Cargo growth between Asia and the Middle East/Indian Subcontinent region was poor in 4Q 13, indicating that ocean carriers need to seek economies of scale and to look for more profitable ways of serving the trade lane, finds Drewry's latest Container Insight Weekly in a trade route analysis. The following is a brief extract:
Cargo shipped from Asia to the Indian Subcontinent (ISC) and Middle East region (including the Red Sea) averaged 502,000 teu/month in the final quarter of last year, 8.5% less than the previous quarter due to seasonal factors, but still 3.3% more than a year earlier. The quarterly decline to the ISC was 8.6%, down to a monthly average of 209,000 teu, which was 7.4% higher than a year earlier - whilst the fall to the Middle East was a slightly greater 8.4%, down to 293,000 teu, only 0.6% more than during the same period of 2012.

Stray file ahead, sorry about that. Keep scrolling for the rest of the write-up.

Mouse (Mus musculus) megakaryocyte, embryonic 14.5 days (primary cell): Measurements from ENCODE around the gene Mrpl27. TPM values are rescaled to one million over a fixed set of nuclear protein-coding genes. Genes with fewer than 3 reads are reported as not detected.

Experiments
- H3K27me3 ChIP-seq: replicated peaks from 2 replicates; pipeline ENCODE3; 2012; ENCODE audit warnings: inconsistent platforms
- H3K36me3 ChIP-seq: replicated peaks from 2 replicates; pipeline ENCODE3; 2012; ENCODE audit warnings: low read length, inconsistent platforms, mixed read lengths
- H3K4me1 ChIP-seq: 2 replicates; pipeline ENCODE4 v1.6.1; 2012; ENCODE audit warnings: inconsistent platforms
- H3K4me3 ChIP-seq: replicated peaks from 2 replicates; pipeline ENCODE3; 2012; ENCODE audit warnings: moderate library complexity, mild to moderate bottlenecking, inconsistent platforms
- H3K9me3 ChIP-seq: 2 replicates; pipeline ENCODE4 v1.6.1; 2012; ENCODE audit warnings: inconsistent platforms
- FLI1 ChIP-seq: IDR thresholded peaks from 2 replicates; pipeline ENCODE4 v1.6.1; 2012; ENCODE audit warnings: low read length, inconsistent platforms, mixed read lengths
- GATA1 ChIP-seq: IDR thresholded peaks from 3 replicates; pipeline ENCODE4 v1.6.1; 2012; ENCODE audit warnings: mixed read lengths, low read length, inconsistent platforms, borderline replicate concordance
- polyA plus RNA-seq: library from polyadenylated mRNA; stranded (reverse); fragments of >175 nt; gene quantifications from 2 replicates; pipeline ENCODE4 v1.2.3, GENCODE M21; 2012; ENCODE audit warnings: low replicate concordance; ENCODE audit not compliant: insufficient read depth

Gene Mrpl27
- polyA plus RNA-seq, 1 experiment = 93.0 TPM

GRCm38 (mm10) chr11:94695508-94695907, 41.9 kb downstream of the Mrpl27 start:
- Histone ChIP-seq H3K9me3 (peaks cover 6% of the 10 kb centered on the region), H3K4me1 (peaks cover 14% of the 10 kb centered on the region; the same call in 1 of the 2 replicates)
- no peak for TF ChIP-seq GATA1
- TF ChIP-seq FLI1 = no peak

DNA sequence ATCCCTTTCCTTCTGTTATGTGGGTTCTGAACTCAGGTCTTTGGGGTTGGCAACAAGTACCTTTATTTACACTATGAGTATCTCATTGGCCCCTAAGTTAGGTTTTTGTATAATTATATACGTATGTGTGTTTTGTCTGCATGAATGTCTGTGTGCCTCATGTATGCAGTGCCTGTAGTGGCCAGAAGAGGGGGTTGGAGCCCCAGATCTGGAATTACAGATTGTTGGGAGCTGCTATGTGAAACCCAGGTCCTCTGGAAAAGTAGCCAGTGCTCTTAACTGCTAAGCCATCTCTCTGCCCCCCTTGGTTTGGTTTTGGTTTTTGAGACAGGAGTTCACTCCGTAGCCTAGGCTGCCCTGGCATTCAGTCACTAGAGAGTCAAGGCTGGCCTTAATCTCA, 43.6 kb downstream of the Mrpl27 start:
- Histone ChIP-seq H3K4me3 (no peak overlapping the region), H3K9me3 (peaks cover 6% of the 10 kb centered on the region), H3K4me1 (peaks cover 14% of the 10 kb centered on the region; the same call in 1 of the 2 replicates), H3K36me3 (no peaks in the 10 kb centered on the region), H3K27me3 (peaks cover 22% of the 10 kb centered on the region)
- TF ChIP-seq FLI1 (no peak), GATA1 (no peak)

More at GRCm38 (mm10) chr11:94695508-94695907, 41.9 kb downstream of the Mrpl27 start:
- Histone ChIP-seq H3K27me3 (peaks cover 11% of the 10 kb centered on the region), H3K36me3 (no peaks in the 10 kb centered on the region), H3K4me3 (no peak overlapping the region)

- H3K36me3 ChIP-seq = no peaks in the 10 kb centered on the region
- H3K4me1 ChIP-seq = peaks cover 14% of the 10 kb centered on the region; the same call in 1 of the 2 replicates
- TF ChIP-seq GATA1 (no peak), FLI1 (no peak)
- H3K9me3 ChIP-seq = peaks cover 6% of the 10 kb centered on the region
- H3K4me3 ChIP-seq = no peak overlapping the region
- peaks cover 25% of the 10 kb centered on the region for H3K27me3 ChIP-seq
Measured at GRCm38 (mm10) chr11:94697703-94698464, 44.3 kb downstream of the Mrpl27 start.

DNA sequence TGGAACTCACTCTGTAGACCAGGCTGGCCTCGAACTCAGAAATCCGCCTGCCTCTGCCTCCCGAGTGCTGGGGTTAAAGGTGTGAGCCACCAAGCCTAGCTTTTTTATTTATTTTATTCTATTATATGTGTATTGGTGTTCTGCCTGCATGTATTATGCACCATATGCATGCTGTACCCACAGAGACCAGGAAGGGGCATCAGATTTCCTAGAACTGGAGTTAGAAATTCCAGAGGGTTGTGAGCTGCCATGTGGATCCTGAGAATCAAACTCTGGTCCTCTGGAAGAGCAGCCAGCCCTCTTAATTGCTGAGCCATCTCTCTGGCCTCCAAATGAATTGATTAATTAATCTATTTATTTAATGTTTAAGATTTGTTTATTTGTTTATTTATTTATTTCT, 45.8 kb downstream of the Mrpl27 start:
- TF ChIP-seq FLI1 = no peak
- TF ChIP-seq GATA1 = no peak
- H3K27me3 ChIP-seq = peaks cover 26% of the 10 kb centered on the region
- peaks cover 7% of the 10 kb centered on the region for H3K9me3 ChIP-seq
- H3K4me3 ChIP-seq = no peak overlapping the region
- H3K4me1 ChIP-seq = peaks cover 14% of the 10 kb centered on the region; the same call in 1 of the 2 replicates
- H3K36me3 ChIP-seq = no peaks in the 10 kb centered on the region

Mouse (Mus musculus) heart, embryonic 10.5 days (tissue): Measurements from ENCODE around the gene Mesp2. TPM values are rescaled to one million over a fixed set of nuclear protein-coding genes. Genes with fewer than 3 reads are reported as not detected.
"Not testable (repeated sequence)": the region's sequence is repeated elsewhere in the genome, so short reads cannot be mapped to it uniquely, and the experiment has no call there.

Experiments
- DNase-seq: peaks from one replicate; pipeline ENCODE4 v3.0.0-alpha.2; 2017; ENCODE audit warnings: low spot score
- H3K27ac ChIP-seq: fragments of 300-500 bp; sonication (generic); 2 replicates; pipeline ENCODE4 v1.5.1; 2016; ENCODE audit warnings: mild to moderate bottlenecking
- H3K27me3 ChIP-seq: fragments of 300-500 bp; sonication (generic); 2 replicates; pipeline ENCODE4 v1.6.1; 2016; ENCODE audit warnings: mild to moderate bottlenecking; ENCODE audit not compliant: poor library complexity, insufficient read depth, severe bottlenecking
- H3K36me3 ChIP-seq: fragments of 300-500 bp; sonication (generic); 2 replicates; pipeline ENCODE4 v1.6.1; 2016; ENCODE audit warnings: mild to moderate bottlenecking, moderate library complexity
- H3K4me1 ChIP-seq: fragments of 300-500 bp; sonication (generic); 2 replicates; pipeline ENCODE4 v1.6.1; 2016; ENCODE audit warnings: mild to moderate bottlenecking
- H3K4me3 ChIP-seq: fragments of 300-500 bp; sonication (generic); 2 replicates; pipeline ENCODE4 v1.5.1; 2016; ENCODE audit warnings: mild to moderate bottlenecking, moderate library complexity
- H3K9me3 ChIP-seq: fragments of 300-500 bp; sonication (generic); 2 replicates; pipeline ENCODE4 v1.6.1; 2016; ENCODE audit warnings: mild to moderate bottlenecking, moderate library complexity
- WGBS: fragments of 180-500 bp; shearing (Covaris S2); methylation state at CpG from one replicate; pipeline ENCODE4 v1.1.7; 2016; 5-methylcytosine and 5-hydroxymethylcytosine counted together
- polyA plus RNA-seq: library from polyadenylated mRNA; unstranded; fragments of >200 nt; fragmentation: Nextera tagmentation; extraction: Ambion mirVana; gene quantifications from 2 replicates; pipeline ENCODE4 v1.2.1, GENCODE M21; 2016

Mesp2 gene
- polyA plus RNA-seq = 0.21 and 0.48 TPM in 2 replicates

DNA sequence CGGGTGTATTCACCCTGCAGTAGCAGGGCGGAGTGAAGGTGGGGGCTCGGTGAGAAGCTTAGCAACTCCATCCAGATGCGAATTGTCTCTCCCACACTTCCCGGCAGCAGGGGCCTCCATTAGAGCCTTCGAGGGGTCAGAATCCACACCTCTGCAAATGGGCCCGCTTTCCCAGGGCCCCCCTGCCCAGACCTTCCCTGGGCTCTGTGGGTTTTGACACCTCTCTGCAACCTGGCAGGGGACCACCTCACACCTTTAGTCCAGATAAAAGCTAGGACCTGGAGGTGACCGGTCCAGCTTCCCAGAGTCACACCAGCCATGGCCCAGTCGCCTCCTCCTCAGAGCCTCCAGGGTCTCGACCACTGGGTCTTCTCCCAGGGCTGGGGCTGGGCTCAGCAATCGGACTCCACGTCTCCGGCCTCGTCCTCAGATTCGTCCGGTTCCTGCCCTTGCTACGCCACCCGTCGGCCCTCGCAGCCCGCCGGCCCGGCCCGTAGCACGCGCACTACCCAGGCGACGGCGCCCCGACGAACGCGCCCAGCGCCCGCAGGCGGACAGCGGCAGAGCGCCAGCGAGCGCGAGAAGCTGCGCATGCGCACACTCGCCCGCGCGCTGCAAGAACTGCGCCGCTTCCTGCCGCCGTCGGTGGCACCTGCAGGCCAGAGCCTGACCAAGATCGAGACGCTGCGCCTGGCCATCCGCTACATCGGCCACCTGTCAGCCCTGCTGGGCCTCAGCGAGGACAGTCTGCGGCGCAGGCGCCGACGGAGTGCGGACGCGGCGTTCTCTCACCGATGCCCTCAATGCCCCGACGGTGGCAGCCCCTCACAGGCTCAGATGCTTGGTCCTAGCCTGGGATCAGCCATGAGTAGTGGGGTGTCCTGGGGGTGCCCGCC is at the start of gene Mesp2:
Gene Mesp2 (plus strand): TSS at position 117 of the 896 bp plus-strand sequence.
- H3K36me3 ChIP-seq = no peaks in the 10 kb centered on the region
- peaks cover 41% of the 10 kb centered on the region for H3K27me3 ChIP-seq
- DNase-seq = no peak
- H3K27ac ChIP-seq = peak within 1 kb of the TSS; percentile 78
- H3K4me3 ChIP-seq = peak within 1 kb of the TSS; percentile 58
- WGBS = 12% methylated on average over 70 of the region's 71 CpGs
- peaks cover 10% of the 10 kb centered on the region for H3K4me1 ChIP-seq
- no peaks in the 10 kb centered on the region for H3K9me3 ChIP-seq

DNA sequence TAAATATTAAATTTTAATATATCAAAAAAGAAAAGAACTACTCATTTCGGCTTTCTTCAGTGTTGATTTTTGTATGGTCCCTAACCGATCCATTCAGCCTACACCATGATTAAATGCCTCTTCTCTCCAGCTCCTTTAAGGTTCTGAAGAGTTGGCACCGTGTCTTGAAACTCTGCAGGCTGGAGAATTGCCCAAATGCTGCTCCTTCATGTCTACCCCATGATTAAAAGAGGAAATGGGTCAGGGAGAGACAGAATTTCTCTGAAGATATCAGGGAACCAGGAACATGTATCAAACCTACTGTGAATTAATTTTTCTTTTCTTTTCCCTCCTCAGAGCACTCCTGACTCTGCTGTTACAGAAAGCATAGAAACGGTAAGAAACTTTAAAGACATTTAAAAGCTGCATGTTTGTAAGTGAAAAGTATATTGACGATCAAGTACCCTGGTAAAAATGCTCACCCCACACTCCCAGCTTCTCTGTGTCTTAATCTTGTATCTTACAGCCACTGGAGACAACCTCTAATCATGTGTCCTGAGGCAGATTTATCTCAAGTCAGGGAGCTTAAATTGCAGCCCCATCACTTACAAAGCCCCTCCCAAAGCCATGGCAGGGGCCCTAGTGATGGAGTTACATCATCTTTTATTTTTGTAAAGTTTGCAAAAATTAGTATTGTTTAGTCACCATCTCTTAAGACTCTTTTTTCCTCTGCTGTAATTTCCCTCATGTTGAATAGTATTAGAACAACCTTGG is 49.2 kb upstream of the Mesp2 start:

Although cargo growth has clearly returned to the route, ocean carriers will be disappointed with the subdued nature of it, given both regions’ mercurial performance between 2005 and 2010. More was expected of India, in particular, but the country continues to be hampered by inflation, trade restrictions and bureaucracy. The Middle East, though still enjoying high oil prices/revenue, remains rocked by the social and political messages coming out of the ‘Arab Spring’.
Ocean carriers’ response to the cargo downturn in 4Q 13 was to continue using sailing cancellations to regulate vessel capacity to short-term cargo demand, rather than withdraw whole services over the low season, which trend was maintained right through to February 14. The practice is so common in other tradelanes now that it appears to have become standard procedure in times of poor cargo growth.